Steve Bannon is a white nationalist. That was the first media characterization I heard of the former Breitbart executive after his appointment as chief strategist and senior counselor to President-elect Donald Trump on 13 November 2016. During the month that followed, center-left commentators also described Bannon as a “racist,” a “white supremacist,” a “white separatist,” a “neo-Nazi,” a “fascist,” a “neofascist,” a “right-wing extremist,” a “right-wing populist,” a “far-right ideologue,” an “ultraconservative,” and an “ultra-rightist demagogue.” Further, and in step with Bannon’s own statements, many linked him with the so-called “alt-right”—a movement that Hillary Clinton described in a speech as nothing but the latest version of “white supremacy” and “white nationalism.”
Labels matter to me. Much of my life since 2010 has focused on studying movements in the Nordic countries that are often described in the same terms as Bannon. I followed these groups as they transformed from a music-based, hooliganistic youth subculture to a dynamic political and cultural force poised to shatter the foundations of progressive liberalism. Yet I almost never describe them with words like “racist,” “fascist,” or “extremist.” Instead, I label them as they label themselves: “nationalists.” I’m often criticized for this choice, with some alleging that my language euphemizes and normalizes dangerous causes. Though such concerns are valid, I have nonetheless come to think that deescalating the tone of our language is vital if we want to better understand the political earthquakes reshaping our world today.
I study nationalists through face-to-face ethnographic fieldwork; by observing, interviewing, corresponding, and spending time with them informally, and this impacts the way I think and talk. Like the surface of an oil painting, people too appear more complicated and chaotic when you view them at a close distance. After years of interacting with nationalists, I found I could no longer subscribe to commentary that glossed their internal differences or simplified their motivations and aspirations. The individuals I followed share an opposition to immigration and multiculturalism, as well as affiliations with obscure nationalist subcultures, but their thinking is in other respects diverse. They disagree over issues as fundamental as the nature of national identity, their ideal relationship with minority groups, who their past and present allies are, and how to achieve political change. Their stances on these topics, further, have real consequences for how they organize themselves and what agendas they choose to pursue.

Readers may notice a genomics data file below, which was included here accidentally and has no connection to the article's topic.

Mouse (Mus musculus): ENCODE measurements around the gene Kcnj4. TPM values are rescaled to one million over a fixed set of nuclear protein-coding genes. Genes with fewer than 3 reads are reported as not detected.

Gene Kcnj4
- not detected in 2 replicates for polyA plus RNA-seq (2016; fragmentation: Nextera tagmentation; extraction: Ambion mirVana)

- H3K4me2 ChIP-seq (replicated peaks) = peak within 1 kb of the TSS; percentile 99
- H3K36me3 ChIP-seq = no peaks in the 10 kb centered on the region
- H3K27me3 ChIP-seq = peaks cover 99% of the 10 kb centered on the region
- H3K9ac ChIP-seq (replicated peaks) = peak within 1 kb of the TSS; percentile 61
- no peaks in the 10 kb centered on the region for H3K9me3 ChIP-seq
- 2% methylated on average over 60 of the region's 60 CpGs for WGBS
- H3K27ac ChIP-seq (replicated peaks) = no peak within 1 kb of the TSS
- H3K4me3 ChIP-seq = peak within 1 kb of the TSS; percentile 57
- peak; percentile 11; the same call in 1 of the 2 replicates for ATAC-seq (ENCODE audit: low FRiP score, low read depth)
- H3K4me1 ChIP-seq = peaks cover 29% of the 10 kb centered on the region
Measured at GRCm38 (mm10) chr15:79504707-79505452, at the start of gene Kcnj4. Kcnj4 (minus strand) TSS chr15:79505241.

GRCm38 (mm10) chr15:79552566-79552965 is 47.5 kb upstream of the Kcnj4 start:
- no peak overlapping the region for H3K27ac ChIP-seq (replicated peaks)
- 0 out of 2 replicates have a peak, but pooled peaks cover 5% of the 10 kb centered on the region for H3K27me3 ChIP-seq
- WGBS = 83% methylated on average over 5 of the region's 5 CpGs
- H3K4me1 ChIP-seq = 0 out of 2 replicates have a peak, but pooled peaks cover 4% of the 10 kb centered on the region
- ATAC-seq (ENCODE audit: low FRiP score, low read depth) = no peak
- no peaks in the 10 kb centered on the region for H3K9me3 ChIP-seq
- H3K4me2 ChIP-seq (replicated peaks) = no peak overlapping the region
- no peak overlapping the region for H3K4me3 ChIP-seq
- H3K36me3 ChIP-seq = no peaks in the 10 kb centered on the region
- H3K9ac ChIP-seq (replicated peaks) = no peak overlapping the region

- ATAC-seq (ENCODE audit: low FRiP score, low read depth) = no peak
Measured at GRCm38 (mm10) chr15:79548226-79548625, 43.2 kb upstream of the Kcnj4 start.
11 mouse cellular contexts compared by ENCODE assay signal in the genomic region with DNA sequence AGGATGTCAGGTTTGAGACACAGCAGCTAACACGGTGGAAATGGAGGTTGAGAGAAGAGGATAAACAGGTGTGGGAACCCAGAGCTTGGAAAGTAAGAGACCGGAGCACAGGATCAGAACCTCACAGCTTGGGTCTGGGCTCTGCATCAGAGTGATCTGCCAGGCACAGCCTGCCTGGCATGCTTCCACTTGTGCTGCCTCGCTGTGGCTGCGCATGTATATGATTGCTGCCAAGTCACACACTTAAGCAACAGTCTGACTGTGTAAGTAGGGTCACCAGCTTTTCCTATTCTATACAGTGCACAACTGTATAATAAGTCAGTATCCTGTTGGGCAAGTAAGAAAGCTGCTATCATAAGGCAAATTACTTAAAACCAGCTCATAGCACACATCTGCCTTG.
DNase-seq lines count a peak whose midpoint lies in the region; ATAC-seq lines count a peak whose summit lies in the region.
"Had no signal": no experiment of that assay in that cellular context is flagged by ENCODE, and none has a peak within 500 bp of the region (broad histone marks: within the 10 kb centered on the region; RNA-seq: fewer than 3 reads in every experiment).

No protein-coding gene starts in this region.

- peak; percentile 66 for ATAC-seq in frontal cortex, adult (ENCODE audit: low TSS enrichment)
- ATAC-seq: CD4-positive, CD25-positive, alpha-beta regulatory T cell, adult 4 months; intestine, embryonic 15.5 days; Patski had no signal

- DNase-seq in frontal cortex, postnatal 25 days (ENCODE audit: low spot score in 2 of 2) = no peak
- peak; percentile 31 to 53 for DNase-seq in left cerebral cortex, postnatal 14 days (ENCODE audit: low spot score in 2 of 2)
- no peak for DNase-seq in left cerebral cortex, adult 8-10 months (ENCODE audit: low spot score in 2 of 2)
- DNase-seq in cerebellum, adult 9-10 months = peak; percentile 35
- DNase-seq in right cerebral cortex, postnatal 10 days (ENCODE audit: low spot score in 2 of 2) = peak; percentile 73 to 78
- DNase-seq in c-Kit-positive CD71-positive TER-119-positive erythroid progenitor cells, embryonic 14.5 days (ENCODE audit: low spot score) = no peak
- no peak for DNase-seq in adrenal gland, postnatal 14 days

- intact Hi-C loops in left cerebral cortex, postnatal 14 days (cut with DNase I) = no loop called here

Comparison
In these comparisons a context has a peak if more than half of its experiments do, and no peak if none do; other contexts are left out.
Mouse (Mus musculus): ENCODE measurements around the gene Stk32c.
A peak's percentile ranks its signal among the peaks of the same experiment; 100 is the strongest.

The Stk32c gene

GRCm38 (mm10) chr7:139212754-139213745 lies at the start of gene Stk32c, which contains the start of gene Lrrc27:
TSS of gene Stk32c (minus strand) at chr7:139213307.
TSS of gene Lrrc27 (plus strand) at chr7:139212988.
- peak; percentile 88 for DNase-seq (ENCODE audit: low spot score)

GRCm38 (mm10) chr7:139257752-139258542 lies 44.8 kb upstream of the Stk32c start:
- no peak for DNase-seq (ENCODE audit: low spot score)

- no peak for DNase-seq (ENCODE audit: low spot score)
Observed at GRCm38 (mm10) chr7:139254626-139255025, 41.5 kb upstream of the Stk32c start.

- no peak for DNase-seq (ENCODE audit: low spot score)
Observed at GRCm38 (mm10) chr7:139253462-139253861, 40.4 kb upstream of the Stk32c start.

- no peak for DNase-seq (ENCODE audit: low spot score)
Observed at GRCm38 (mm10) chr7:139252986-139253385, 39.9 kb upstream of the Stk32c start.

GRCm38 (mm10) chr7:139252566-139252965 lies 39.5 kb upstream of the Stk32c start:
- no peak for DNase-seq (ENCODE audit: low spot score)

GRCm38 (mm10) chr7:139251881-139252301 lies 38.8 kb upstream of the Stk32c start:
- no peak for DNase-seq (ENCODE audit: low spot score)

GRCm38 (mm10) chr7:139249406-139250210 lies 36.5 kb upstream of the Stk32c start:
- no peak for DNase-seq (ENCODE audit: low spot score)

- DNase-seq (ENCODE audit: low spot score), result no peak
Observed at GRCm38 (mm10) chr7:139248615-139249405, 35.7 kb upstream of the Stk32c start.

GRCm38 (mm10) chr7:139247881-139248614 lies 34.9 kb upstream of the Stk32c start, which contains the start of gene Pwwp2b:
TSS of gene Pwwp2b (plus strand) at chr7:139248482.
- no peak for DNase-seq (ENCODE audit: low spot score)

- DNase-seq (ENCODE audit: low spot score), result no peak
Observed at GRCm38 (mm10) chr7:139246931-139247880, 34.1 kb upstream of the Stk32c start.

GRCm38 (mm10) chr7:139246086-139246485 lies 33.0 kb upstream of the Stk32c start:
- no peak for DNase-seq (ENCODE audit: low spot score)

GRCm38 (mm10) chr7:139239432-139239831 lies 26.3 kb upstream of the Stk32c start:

If we know someone is a “fascist,” we need know no more. Thus a cycle is born, one where ignorance informs our language, and our language breeds further ignorance.
If we want to describe these people as a whole, in other words, our language must be encompassing. And if we approach them as outsiders, as I assume most readers of this blog do, our language ought to feed rather than starve curiosity. That is one additional reason why I favor the relatively undescriptive term “nationalism” as a scholar: I don’t want anybody—including myself—getting the idea that we actually understand what’s going on right now. Contemporary nationalists are not reincarnations of 1930s fascists, nor can their causes be generalized with any meaningful degree of specificity. It is not self-righteousness or elitism, but intellectual laziness that lets us claim otherwise.
Which brings us back to Steve Bannon. The way he and others like him are portrayed in our public conversation—the labels themselves and their uncanny multitude—is a product of that laziness. Center-left commentators appear united in their belief that Bannon represents a profound threat to core liberal values, but they disagree as to what kind of threat it is and how to describe it. What I find relevant is not the disagreement itself so much as the lack of reaction to it. “Right-wing populism,” it seems, can as well be called “neo-Nazism” and vice versa. Perhaps that’s because journalists have some explanation as to why those labels are synonymous, but I doubt it. Instead, we don’t really know what to make of the movements and figures on the rise today, and some respond to that uncertainty with verbal spasms made of the most familiar incendiary language they can find. And when new terms emerge in public conversation, like “alt-right” in the US or “identitarianism” in Europe, we neutralize their potential to stir our thinking by reducing them to recognizable nomenclature (e.g. Clinton’s speech).
Though commentators may not know what defines and distinguishes “neofascism,” “neo-Nazism,” or “ultra-rightist demagoguery,” they send an unmistakable signal with those terms nonetheless. They suggest that someone or some cause rests beyond the pale of our political spectrum and is therefore undeserving of serious consideration. Maybe that’s an appropriate, if hopeless, response in this case. However, one of its negative consequences is that it allows us to excuse ourselves from further inquiry. If we know someone is a “fascist,” we need know no more. Thus a cycle is born, one where ignorance informs our language, and our language breeds further ignorance.
No doubt, we owe it to ourselves to examine carefully and critically the changes that are occurring around us. Remaining aware of historical precedent is always important, but so too is spotting the novelty of what is happening now. Let’s hope that our language allows us to do that.
Featured image: New Yorkers protest Donald Trump and media racism by Joe Catron. CC-BY-NC-2.0 via Flickr.